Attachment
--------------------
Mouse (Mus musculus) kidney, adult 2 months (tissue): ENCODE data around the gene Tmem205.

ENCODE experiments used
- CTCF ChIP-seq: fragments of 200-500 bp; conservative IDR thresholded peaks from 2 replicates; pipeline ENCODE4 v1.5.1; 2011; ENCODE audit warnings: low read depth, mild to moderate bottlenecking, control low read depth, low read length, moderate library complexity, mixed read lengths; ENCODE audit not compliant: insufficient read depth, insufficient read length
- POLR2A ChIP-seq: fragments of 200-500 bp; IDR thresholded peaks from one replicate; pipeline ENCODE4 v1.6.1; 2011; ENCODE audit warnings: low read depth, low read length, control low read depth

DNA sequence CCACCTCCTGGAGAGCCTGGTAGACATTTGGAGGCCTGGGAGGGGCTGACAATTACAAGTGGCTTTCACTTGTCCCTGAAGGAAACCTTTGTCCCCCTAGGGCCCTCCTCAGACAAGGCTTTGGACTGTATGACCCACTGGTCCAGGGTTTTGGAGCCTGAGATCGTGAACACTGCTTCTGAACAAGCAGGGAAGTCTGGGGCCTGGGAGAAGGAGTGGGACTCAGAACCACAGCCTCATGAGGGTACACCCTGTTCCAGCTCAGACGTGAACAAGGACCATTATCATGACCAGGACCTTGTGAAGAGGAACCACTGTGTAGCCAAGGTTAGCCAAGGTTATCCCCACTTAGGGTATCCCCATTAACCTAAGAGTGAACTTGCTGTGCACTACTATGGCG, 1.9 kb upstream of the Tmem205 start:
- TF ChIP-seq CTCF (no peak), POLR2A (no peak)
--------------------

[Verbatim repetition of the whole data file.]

Mouse (Mus musculus) kidney, adult 2 months (tissue): ENCODE data around the gene Tmem205.

ENCODE experiments used
- CTCF ChIP-seq: fragments of 200-500 bp; conservative IDR thresholded peaks from 2 replicates; pipeline ENCODE4 v1.5.1; 2011; ENCODE audit warnings: low read depth, mild to moderate bottlenecking, control low read depth, low read length, moderate library complexity, mixed read lengths; ENCODE audit not compliant: insufficient read depth, insufficient read length
- POLR2A ChIP-seq: fragments of 200-500 bp; IDR thresholded peaks from one replicate; pipeline ENCODE4 v1.6.1; 2011; ENCODE audit warnings: low read depth, low read length, control low read depth

DNA sequence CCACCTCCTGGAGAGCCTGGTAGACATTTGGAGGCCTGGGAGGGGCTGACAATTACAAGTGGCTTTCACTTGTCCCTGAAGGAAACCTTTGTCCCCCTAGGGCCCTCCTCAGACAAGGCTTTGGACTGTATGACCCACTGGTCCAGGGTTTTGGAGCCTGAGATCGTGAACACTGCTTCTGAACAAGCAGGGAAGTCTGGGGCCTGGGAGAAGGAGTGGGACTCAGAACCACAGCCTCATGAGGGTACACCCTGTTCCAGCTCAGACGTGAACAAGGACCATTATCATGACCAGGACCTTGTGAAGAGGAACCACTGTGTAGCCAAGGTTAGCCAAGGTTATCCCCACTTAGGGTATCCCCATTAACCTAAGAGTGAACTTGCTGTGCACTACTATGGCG, 1.9 kb upstream of the Tmem205 start:
- TF ChIP-seq CTCF (no peak), POLR2A (no peak)